“From that starting point, building new analytic and processing applications using Apache HBase, Apache Hive, Apache Pig, Impala, Presto, Apache Spark and other ecosystem components can squeeze new value out of the data,” he notes.
It is too early to say for certain whether it is the IT organization that is taking ownership of data lake initiatives or whether it is the business units, says Heudecker. But a lot will depend on the reasons why a company might want to implement a data lake. “If you are collocating data it is probably the developers,” that will want a data lake, he says. “If you are talking about a sandbox for testing analytics models, it is going to be the data scientists. If you are doing discovery, IT will own some of it,” he said.
Data Lake Caveats
While a data lake might help a company integrate and store disparate data, it does not address the broader problem of how the data will be analyzed and used. Putting all usable and potentially usable data into one vast reservoir solves only a part of the problem. Extracting actionable insight and value from that data will still require specialized skills.
Once a company has a good idea of the problem it wants to solve with a data lake, it needs to get the relevant data into the lake and find the skills to capitalize on the data. Heudecker says. But in order to do that, users need to know the context in which the data was captured, the sources it came from and how to merge it with other data sets. They need to have a good idea of data quality and data provenance. Often the business analysts and the data scientists that will be required for the task will not be easy to find.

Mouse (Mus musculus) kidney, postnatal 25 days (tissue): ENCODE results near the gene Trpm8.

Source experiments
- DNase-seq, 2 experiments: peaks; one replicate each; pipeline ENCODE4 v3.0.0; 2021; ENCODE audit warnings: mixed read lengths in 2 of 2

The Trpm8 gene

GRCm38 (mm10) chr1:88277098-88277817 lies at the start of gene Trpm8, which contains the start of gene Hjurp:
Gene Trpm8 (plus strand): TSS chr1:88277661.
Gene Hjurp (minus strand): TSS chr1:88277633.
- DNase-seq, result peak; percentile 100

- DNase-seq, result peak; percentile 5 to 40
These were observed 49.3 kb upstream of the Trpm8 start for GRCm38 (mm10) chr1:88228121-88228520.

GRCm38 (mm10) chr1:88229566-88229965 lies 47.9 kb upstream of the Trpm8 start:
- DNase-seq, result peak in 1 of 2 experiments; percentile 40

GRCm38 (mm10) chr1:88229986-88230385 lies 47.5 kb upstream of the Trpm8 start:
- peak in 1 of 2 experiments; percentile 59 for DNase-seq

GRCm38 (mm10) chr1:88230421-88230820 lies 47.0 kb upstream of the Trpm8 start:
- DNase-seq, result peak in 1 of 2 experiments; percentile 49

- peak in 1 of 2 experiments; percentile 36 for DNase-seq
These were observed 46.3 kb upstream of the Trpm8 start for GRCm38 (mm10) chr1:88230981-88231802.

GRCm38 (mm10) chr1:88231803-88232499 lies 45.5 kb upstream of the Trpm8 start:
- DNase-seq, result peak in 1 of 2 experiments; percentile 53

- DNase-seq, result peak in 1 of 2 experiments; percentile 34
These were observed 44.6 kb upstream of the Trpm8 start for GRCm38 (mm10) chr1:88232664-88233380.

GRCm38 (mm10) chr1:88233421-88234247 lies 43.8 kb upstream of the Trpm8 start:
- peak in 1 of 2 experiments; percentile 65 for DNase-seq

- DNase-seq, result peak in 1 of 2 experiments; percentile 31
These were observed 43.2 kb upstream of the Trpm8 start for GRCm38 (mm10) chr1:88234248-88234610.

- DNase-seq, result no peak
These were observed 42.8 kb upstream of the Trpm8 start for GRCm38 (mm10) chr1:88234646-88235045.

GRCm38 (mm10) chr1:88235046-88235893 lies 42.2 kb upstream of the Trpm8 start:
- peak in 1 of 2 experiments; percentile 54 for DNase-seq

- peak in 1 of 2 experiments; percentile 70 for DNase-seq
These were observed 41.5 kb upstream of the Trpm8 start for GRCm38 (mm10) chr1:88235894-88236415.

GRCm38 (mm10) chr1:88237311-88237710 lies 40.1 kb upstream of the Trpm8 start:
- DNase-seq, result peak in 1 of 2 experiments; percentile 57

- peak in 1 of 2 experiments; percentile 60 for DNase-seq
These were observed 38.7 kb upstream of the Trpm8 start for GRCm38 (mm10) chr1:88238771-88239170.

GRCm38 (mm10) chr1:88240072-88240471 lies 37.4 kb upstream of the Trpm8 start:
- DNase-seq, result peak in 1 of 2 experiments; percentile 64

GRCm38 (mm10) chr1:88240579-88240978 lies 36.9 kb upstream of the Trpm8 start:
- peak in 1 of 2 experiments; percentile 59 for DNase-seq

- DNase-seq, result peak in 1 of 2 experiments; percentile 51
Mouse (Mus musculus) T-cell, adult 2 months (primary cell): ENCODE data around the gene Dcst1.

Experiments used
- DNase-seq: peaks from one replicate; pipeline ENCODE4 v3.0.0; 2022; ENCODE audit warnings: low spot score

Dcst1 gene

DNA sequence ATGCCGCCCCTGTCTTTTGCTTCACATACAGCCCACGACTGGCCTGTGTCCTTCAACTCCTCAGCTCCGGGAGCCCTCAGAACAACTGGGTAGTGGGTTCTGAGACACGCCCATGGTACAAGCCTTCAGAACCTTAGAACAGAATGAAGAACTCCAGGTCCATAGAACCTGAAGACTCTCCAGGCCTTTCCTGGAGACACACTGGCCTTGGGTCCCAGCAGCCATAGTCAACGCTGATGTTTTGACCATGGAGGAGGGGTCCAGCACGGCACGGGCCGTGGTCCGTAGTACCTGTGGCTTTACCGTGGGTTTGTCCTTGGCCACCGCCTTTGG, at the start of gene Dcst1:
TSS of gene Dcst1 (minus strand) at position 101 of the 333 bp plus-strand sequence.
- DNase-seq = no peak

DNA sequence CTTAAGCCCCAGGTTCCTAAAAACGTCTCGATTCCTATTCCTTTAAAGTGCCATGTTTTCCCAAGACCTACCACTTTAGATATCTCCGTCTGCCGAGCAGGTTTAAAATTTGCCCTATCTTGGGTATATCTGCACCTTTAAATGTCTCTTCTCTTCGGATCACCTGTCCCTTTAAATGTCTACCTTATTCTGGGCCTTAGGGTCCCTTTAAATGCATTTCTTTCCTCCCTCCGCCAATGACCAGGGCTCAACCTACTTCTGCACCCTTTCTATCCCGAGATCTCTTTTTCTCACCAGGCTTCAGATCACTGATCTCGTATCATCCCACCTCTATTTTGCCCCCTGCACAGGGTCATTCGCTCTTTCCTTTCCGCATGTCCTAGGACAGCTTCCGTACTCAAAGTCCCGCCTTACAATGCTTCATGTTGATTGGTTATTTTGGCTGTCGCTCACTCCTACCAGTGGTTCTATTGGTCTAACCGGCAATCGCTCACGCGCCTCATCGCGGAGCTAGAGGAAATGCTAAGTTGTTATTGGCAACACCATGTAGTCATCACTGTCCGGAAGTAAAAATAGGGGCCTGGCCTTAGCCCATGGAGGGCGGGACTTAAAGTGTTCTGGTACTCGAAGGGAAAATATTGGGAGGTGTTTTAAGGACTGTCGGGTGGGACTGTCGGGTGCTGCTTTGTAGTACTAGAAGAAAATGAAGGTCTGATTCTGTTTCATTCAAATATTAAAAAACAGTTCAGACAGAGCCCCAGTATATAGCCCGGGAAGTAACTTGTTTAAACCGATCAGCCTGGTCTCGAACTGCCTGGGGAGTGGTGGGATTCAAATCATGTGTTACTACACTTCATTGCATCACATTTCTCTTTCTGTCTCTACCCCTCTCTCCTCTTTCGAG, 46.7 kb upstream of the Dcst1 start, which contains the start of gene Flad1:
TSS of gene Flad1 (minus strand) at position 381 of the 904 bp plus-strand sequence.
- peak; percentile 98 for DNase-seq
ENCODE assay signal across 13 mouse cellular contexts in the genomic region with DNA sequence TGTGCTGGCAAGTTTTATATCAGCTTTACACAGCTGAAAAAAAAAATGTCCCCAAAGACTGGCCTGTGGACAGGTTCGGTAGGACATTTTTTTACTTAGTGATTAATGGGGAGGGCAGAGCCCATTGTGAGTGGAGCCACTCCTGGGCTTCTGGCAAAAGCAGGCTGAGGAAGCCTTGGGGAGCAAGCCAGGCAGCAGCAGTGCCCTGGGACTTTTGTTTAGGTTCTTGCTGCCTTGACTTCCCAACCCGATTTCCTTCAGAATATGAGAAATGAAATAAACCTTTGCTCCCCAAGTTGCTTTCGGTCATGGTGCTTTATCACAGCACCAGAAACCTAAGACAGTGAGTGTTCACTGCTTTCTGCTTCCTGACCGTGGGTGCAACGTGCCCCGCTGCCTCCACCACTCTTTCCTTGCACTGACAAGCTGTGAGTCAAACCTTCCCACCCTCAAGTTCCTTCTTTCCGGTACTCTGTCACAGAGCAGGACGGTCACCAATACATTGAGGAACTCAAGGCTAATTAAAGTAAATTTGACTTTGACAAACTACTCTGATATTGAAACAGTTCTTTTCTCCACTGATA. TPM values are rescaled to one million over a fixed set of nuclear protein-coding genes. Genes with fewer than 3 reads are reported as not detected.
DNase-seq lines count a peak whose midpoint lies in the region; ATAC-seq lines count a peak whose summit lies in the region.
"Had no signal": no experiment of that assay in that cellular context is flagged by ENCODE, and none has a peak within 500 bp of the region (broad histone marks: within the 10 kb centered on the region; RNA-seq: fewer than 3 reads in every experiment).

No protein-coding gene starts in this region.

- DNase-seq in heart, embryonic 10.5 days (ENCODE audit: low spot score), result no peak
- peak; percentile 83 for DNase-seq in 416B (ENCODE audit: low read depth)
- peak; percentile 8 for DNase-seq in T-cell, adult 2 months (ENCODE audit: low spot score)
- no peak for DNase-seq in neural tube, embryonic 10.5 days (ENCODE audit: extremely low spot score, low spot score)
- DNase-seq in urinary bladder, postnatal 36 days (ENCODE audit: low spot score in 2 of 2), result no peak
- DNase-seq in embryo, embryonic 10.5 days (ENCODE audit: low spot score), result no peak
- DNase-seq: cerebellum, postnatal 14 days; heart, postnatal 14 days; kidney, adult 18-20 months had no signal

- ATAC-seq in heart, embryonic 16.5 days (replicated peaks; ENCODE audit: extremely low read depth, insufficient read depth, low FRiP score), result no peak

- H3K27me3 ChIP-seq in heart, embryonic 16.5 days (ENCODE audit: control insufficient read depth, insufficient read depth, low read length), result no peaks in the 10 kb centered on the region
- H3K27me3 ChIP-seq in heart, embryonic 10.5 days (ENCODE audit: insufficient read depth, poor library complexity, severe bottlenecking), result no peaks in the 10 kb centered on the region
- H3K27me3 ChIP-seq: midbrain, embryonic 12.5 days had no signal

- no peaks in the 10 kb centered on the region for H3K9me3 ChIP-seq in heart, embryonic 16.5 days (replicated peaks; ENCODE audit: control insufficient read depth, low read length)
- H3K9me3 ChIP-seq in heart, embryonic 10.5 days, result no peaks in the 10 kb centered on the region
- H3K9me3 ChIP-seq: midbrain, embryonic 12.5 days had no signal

The real work begins only after the data has landed in the lake, agrees Monash. Different kinds of value extractions will require different types of skills. For example, extracting, transforming and loading data from the data lake to another environment will require one set of skills. Companies looking to do non-relational analysis with the data will require different skill sets while those hoping to do predictive analytics will require a somewhat different set of skills.
There are other challenges as well. With most data lakes, the data is uncurated and arrives with little vetting. Because a data lake accepts any data without any oversight, companies can have a hard time determining data quality and lineage, Gartner notes in an alert. “Without descriptive metadata and a mechanism to maintain it, the data lake risks turning into a data swamp,” Gartner cautioned. “And without metadata, every subsequent use of data means analysts start from scratch.
Security and access control are other issues that enterprises have to contend with. In just the same manner that there is little oversight over how data gets in, there are little controls over who has access to data in a data lake. This can be especially problematic for companies that plan to store confidential or sensitive information in it.
"Data lakes typically begin as ungoverned data stores,” the Gartner report notes. "Meeting the needs of wider audiences require curated repositories with governance, semantic consistency and access controls — elements already found in a data warehouse.”
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